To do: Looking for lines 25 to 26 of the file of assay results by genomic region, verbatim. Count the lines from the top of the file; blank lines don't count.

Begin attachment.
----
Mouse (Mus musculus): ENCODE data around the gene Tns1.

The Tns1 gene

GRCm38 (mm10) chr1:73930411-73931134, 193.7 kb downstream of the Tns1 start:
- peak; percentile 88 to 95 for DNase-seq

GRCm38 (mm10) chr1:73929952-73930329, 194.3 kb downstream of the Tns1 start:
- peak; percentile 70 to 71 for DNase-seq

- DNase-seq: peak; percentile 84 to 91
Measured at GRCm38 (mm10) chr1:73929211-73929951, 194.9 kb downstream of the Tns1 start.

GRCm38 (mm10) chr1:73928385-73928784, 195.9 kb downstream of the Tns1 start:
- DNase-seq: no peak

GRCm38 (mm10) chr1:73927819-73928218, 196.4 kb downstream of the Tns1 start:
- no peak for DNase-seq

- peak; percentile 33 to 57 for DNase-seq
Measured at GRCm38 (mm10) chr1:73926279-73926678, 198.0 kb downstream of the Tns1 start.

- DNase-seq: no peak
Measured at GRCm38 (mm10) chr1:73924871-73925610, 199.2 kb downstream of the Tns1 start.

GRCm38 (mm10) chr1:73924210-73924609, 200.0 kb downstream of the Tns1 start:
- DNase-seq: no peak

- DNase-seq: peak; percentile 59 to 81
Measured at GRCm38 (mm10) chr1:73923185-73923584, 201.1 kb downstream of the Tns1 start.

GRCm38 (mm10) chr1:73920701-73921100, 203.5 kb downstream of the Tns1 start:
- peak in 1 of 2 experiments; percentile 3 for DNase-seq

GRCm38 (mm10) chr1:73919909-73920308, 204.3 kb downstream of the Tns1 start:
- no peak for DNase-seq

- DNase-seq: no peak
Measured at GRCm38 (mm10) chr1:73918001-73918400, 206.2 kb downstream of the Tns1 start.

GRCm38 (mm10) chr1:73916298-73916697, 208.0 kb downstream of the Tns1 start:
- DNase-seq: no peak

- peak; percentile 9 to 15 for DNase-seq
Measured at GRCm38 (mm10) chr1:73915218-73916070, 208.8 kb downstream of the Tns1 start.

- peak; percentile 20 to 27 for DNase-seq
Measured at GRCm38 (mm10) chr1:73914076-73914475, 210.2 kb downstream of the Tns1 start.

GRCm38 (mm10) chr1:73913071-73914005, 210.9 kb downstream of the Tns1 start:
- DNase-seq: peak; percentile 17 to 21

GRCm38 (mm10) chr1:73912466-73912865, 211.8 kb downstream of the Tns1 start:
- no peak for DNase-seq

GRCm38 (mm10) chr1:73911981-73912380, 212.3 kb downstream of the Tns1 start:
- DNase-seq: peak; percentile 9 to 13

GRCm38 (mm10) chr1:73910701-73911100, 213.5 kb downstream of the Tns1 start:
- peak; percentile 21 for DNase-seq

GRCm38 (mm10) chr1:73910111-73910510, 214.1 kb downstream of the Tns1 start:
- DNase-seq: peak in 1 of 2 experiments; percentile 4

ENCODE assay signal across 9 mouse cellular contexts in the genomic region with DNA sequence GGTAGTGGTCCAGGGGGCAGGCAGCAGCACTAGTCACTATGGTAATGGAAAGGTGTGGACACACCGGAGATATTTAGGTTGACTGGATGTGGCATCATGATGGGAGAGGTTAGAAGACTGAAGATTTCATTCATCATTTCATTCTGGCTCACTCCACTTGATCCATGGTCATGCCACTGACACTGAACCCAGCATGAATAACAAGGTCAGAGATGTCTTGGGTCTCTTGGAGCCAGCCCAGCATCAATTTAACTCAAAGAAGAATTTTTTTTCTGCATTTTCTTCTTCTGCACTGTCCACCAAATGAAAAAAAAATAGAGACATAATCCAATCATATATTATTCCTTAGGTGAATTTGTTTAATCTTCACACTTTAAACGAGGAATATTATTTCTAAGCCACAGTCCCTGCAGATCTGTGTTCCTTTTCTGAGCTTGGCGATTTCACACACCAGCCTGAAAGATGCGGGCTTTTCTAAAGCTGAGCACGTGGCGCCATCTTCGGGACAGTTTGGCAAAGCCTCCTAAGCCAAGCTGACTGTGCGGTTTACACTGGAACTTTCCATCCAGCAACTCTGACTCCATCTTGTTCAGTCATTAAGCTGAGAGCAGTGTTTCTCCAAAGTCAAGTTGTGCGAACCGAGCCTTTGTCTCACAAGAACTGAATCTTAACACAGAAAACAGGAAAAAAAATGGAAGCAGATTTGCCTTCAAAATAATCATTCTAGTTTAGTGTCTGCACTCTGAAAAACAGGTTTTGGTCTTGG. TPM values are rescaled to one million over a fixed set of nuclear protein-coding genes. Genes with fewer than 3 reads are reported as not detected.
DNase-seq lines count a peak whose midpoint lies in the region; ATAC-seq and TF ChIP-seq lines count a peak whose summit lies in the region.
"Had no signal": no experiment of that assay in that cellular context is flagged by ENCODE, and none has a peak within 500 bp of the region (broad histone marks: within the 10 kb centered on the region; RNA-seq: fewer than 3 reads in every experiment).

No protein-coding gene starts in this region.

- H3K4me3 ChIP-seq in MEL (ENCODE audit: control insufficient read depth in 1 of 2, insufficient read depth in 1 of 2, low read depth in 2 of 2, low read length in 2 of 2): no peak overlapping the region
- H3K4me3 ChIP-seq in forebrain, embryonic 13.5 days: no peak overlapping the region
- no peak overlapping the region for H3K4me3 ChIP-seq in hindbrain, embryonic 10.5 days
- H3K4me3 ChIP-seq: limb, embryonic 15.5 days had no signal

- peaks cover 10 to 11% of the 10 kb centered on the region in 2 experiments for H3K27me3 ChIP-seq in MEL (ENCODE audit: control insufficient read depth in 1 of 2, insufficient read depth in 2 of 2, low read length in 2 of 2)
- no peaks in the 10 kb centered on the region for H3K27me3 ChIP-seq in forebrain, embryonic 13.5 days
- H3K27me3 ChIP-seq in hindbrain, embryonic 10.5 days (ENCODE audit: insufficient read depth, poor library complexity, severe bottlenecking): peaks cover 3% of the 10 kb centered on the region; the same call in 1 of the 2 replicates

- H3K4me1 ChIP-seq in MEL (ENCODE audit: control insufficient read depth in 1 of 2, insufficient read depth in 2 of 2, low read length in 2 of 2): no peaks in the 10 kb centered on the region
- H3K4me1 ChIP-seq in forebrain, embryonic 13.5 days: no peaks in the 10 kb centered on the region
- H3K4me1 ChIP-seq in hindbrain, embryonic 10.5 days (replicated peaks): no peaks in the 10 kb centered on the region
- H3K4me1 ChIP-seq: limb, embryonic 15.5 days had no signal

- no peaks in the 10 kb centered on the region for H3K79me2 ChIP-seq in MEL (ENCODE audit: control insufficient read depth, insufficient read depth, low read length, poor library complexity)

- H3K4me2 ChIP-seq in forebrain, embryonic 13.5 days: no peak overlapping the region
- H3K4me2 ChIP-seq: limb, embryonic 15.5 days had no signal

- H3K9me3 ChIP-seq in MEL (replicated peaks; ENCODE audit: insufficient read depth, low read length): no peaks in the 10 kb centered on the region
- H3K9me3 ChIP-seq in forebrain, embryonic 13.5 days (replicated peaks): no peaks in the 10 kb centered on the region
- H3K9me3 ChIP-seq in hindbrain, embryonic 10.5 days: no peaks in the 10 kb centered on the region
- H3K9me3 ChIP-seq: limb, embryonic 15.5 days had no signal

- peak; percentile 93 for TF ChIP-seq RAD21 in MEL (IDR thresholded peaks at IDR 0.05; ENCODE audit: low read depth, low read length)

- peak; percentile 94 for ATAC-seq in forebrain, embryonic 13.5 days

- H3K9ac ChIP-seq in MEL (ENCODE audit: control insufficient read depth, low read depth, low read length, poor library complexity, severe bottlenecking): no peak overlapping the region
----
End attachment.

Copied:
- DNase-seq: no peak
Measured at GRCm38 (mm10) chr1:73918001-73918400, 206.2 kb downstream of the Tns1 start.